Some of you will know of my passion for the ‘beautiful game’ of football. I usually try to keep it out of this column for the sake of those who aren’t interested, but this month I have given in. I hope you’ll bear with me for this occasional indulgence.

The end of the football season brought mixed emotions for me this year. On one hand there was the excitement of promotion at Havant & Waterlooville, the club I have the privilege to serve as Chaplain. It’s been a bit of a rollercoaster at Westleigh Park over the last few years. After twelve years playing at the same level, there was relegation in 2016, cancelled out by promotion in 2017 and superseded by another promotion this year.

Next year ‘The Hawks’ will be playing in the National League, a higher league than they have ever played in before, and just one level below the promised land of the Football League. Exciting times.

On the other hand, West Bromwich Albion, the team that I have supported for nearly 50 years were relegated from the Premier League after a spell of eight years playing at the top level. It has, quite frankly, been an awful season for ‘The Baggies’, but the blow was softened by an amazing final six weeks, ushered in by the appointment of a temporary head coach, Darren Moore.

That’s a name that might be familiar to Pompey fans. Moore spent two seasons playing for Portsmouth before moving to West Brom in 2001. His name might also be familiar to supporters of Faith and Football, the charity that does so much outstanding work in Portsmouth, and is particularly associated with Linvoy Primus.

When Faith & Football began in 2002, as well as the ministry in Portsmouth, a similar work was begun in Handsworth, the part of Birmingham where Moore had grown up, just a couple of miles away from The Hawthorns, where West Brom play their home games.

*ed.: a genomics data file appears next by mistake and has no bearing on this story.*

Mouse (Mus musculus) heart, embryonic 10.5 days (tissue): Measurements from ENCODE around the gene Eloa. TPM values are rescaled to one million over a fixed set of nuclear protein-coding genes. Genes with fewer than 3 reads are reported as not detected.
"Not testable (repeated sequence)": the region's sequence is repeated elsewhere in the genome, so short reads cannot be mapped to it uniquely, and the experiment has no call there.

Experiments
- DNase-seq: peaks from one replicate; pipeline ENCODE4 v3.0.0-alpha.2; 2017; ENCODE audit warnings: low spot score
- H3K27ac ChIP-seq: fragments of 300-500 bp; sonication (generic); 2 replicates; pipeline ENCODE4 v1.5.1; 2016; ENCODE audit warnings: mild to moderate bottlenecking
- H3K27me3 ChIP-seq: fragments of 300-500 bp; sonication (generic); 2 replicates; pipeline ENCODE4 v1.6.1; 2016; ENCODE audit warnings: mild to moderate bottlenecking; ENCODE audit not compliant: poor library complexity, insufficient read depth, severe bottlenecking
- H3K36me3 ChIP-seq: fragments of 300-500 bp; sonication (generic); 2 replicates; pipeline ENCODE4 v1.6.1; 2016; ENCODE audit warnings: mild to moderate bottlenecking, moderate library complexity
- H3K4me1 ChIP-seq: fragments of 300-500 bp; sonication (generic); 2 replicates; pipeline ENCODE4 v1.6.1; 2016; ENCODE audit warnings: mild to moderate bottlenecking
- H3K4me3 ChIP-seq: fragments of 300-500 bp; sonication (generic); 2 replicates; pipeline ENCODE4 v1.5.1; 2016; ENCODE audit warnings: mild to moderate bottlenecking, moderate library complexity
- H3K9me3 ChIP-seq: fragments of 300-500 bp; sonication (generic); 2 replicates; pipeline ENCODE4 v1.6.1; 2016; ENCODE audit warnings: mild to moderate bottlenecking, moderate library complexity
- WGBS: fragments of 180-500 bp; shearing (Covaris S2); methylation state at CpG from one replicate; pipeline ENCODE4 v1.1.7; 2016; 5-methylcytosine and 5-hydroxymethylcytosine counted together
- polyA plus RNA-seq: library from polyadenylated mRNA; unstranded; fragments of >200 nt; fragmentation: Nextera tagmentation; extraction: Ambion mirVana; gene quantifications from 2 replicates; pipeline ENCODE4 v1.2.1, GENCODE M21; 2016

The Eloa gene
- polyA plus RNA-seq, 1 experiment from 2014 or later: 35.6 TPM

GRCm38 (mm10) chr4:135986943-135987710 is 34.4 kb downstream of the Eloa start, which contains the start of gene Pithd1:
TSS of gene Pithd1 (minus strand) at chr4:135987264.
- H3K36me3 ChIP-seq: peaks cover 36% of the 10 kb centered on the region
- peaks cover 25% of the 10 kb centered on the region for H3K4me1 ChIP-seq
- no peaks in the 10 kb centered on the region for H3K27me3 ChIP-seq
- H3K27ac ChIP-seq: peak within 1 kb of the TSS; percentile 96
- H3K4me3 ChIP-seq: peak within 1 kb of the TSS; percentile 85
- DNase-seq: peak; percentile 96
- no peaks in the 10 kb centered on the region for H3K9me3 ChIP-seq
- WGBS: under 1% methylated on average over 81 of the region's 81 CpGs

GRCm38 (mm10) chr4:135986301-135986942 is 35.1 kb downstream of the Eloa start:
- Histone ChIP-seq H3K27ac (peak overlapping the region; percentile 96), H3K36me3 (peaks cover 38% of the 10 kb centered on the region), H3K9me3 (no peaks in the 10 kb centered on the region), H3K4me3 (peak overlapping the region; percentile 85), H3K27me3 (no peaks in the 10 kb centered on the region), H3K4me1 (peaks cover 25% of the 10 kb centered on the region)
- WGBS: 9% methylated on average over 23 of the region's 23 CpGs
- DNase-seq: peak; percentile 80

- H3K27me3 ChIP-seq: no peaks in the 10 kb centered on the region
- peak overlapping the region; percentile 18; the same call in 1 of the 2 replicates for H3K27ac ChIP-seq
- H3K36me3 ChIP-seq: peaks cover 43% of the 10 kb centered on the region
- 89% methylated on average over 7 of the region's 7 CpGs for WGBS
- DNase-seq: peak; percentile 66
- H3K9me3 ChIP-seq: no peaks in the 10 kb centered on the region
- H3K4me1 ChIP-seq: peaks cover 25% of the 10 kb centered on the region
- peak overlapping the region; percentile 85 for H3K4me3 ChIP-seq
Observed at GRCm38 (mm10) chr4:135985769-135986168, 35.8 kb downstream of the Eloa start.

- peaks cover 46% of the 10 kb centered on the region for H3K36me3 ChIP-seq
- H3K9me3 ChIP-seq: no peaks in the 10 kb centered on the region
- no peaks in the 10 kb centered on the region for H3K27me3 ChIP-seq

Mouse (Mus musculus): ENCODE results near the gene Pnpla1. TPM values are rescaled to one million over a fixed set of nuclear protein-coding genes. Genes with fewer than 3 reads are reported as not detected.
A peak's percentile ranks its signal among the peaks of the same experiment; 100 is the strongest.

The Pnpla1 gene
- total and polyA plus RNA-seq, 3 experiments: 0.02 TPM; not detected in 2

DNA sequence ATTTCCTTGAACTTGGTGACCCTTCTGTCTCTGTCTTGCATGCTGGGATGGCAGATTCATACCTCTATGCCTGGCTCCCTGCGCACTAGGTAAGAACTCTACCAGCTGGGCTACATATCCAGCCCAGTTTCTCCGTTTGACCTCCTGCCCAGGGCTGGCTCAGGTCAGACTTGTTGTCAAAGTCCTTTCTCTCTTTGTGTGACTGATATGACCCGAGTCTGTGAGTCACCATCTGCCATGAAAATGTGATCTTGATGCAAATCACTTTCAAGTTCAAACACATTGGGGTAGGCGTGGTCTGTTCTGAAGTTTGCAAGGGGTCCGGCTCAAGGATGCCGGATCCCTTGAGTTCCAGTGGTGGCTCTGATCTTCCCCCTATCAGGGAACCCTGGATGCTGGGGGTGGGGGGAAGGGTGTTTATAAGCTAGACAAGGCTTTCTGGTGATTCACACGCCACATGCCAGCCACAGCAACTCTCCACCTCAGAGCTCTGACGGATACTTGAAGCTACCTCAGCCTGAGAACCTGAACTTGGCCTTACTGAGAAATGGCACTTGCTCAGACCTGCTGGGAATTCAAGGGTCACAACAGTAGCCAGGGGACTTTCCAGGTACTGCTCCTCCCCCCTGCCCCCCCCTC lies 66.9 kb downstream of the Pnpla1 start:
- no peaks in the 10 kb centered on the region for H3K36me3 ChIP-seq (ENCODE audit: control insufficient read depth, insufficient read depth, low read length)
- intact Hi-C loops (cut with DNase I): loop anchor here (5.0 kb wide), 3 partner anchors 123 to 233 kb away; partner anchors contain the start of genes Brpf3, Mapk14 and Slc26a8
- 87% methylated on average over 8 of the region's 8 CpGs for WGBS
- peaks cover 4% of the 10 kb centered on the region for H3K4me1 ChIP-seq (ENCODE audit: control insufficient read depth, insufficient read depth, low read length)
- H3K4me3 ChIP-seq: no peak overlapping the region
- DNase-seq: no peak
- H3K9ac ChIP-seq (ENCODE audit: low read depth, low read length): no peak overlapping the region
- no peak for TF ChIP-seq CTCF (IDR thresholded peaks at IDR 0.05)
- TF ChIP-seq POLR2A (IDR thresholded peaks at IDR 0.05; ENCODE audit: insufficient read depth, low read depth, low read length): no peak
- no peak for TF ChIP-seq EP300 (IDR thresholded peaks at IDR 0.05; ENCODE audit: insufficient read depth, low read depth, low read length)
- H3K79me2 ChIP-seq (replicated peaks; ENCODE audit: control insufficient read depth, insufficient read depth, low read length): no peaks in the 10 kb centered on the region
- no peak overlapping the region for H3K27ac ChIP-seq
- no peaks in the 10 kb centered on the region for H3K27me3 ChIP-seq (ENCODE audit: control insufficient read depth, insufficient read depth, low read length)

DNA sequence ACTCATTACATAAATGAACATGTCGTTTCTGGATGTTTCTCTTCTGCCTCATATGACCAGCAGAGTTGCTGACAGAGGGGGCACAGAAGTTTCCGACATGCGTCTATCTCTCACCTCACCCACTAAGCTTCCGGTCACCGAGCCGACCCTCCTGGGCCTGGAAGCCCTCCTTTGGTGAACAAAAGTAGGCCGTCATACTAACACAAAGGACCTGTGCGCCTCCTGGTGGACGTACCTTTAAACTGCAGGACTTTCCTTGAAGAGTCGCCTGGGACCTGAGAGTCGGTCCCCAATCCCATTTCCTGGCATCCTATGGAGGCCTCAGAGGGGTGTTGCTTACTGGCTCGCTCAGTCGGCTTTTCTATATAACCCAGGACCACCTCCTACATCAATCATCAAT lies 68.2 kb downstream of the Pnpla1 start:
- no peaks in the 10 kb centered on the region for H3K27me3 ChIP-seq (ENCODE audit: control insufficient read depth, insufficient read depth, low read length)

Moore has been a coach at the club for some time, but when he was given the senior position on Easter Monday, the atmosphere at the club was transformed. How? Well in a way it was quite simple. Moore knows most people who work at the club, but he also values everybody. He sees everybody, whatever their role, to be an essential part of the team, whether they’re scoring goals or painting fences.

He encapsulated this in three short words. When he was being lauded and was even awarded the Premier League Manager of the Month award for April, he said that it was all about “we not me”.

His words remind me of Paul’s words to the first century church of Corinth, “You are the body of Christ, and each one of you is a part of it.” Whatever part we play in our church, our society, our team, we are equally valued by God, and so we should value each other equally.

“We are many parts of one body, and we all belong to each other.” (Romans 12:5)


Revd Andy Wilson

Vicar, Christ Church Portsdown 
Joint Area Dean, Havant 
Chaplain, Havant & Waterlooville FC